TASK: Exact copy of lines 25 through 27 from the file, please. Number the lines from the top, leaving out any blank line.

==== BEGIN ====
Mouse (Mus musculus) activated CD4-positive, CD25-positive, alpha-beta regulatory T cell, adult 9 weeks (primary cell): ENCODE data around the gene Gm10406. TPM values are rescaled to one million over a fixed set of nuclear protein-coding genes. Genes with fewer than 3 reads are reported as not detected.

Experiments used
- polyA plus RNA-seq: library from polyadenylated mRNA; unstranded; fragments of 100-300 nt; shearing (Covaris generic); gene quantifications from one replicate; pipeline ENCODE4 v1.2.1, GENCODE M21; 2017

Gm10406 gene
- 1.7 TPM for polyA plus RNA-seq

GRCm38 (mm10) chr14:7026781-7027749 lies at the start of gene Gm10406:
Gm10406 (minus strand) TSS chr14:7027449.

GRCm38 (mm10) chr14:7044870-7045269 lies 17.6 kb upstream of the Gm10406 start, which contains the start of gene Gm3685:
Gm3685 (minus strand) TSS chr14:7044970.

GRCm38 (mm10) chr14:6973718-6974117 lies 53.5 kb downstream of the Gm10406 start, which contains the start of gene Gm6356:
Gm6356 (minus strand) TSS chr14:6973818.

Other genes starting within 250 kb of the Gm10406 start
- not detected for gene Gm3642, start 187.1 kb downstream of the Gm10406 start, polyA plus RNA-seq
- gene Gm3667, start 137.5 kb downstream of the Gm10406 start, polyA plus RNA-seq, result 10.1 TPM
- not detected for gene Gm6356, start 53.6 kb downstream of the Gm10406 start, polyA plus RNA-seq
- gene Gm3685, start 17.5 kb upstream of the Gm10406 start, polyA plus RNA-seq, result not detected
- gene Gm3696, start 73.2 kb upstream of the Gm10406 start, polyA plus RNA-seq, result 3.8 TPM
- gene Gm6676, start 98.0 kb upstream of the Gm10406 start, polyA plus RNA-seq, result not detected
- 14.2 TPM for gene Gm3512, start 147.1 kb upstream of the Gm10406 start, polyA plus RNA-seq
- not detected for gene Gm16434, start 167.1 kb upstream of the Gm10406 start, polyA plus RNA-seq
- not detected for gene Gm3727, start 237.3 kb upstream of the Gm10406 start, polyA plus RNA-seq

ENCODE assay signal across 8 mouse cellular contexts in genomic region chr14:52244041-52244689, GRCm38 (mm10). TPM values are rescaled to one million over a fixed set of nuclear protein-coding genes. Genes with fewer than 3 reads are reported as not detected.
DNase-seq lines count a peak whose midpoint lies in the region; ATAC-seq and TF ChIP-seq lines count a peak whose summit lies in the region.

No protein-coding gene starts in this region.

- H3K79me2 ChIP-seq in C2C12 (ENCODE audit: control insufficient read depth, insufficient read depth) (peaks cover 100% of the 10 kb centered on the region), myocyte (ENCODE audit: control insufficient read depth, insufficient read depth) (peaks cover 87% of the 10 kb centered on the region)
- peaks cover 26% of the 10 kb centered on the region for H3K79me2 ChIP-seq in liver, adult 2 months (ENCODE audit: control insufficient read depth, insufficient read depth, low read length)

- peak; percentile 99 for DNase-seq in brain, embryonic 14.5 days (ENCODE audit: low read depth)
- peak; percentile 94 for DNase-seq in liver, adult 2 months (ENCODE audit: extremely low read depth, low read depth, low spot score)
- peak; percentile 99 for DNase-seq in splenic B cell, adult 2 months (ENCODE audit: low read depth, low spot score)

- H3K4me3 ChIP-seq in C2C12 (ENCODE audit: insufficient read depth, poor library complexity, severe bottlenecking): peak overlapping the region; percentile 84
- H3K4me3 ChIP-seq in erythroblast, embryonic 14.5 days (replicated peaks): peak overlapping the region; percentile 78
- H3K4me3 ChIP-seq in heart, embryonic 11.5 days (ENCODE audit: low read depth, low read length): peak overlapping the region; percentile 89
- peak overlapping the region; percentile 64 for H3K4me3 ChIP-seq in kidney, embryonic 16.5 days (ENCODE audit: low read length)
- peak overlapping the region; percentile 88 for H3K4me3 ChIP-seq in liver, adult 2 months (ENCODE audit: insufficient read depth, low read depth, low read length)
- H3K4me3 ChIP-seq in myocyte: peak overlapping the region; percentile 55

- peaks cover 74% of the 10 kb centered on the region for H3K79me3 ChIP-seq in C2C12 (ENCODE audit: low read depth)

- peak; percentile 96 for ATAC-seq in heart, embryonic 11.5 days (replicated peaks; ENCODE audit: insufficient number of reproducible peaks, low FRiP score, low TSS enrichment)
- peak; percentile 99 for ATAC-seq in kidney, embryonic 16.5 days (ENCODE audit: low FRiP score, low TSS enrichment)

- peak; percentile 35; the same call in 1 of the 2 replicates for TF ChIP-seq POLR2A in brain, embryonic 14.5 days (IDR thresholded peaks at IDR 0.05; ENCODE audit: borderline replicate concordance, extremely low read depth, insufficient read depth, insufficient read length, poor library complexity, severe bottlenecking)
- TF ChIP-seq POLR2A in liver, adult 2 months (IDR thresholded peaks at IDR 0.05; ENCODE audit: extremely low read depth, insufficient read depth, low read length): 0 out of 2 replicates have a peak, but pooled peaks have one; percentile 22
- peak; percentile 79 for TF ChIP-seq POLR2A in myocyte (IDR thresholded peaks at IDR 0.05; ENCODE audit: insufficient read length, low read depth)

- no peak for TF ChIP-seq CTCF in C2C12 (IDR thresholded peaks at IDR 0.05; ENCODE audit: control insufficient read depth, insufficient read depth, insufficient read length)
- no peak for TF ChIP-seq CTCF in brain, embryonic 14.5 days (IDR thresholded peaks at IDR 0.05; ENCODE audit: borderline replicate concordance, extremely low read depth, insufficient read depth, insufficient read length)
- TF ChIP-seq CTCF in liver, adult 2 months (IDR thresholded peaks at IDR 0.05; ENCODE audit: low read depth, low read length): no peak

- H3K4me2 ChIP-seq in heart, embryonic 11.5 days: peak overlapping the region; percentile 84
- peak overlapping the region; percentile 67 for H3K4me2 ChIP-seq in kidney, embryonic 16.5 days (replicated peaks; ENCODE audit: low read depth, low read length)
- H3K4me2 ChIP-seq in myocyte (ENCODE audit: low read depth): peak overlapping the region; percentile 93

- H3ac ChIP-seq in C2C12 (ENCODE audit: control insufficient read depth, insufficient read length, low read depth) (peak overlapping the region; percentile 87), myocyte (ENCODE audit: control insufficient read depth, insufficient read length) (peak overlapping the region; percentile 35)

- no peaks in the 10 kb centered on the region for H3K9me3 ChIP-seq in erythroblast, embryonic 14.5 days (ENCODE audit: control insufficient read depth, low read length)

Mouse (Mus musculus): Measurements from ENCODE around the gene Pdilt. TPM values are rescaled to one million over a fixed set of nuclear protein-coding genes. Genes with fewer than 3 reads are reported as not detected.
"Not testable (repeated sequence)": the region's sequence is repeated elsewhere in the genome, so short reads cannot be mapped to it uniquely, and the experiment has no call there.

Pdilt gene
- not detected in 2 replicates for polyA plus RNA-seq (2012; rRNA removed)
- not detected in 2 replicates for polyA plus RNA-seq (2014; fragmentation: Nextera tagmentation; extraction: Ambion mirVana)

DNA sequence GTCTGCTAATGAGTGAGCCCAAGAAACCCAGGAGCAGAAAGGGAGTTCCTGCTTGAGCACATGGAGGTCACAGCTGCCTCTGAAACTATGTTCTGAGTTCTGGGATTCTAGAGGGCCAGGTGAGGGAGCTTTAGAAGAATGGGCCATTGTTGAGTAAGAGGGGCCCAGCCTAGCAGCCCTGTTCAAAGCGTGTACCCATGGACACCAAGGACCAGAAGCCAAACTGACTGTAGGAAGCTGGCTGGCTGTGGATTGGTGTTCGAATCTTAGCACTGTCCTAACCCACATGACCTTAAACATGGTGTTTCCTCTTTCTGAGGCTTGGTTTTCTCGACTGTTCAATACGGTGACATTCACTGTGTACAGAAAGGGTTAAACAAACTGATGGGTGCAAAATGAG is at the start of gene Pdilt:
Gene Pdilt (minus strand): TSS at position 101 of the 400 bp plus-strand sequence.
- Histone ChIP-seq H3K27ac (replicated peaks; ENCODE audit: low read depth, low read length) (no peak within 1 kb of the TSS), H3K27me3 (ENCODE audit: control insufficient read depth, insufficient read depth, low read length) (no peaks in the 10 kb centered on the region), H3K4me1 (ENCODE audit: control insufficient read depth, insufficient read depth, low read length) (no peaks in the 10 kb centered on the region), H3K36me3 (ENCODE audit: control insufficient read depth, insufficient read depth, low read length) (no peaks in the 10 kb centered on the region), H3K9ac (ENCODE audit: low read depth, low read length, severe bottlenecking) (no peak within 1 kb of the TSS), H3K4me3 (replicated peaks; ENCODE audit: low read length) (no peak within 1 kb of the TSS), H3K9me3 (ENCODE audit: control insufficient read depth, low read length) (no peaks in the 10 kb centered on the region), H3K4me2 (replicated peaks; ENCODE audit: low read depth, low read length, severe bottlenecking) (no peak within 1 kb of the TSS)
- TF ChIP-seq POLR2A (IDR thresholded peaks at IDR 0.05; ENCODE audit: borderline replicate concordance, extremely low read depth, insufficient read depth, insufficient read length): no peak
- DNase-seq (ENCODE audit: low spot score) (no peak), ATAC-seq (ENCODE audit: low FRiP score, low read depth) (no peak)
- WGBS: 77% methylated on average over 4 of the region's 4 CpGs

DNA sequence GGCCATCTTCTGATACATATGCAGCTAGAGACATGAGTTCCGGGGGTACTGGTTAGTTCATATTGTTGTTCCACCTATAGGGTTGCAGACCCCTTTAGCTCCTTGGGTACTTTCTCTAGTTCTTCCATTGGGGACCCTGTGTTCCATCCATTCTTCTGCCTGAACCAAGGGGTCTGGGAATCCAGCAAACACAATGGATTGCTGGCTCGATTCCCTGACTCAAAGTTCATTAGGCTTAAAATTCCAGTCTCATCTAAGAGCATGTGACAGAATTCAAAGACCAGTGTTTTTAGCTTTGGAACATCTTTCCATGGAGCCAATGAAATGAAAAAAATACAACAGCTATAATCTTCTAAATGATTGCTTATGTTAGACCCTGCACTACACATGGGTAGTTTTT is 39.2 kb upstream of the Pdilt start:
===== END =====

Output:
- H3K79me2 ChIP-seq in C2C12 (ENCODE audit: control insufficient read depth, insufficient read depth) (peaks cover 100% of the 10 kb centered on the region), myocyte (ENCODE audit: control insufficient read depth, insufficient read depth) (peaks cover 87% of the 10 kb centered on the region)
- peaks cover 26% of the 10 kb centered on the region for H3K79me2 ChIP-seq in liver, adult 2 months (ENCODE audit: control insufficient read depth, insufficient read depth, low read length)

- peak; percentile 99 for DNase-seq in brain, embryonic 14.5 days (ENCODE audit: low read depth)